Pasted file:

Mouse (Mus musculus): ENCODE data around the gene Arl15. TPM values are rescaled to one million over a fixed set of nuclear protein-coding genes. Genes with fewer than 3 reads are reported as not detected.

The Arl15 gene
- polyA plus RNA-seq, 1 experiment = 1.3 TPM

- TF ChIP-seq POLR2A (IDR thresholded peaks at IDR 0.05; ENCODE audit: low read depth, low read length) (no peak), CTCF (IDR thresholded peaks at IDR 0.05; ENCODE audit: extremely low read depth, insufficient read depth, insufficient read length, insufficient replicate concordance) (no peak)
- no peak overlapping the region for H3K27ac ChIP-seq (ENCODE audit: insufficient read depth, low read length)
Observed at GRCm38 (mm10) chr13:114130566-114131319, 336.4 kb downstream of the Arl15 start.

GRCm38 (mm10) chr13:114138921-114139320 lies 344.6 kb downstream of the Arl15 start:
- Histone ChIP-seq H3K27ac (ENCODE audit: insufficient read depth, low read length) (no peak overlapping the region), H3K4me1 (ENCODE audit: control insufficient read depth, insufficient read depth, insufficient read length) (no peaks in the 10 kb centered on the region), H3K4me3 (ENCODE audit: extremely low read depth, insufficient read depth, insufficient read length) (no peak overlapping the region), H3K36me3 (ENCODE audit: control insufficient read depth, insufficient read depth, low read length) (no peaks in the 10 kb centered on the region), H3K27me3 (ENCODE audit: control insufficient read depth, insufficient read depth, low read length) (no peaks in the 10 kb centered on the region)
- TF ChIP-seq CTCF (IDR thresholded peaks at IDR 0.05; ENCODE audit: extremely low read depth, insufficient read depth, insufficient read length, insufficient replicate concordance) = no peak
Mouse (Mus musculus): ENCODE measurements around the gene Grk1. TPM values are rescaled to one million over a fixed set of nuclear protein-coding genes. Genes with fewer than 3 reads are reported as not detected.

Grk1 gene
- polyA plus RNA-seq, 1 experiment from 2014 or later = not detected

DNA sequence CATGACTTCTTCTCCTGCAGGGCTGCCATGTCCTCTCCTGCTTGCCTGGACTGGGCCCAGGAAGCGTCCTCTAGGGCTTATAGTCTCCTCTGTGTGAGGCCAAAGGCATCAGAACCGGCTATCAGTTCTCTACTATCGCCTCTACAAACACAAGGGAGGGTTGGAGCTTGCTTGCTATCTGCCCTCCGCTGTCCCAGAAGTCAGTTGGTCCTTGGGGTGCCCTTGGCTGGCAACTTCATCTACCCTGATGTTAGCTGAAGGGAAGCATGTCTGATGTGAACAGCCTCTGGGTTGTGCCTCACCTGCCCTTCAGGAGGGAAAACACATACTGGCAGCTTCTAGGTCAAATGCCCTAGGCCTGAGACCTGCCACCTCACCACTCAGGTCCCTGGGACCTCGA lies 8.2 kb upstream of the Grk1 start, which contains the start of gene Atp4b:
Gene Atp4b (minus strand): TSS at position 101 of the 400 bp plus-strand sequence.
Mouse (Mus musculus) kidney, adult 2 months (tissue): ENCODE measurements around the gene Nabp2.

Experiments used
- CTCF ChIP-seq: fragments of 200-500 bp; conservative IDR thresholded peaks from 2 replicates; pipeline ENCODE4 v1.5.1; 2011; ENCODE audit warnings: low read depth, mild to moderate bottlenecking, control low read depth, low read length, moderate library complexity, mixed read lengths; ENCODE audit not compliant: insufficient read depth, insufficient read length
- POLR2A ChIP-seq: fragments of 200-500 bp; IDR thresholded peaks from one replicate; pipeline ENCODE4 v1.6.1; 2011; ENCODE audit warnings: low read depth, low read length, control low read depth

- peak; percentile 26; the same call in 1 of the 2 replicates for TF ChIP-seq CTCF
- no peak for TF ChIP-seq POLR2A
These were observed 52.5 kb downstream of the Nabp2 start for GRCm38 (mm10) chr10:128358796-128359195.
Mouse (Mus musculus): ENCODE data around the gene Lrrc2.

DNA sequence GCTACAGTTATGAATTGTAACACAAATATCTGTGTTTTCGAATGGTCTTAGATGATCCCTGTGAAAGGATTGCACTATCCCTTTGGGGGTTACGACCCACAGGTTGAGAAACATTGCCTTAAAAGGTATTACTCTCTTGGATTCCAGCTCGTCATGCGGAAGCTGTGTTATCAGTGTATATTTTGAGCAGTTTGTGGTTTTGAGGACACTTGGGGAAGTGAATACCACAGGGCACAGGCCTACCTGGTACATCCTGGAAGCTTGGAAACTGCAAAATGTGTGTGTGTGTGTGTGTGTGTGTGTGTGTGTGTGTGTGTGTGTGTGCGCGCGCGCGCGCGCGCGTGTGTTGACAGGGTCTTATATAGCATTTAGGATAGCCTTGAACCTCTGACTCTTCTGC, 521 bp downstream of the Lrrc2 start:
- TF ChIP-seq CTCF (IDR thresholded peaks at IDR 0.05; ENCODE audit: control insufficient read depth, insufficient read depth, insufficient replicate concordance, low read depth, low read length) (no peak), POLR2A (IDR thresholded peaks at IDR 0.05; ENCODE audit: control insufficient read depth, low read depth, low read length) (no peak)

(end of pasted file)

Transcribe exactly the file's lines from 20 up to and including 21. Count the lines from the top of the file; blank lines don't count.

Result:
- no peak for TF ChIP-seq POLR2A
These were observed 52.5 kb downstream of the Nabp2 start for GRCm38 (mm10) chr10:128358796-128359195.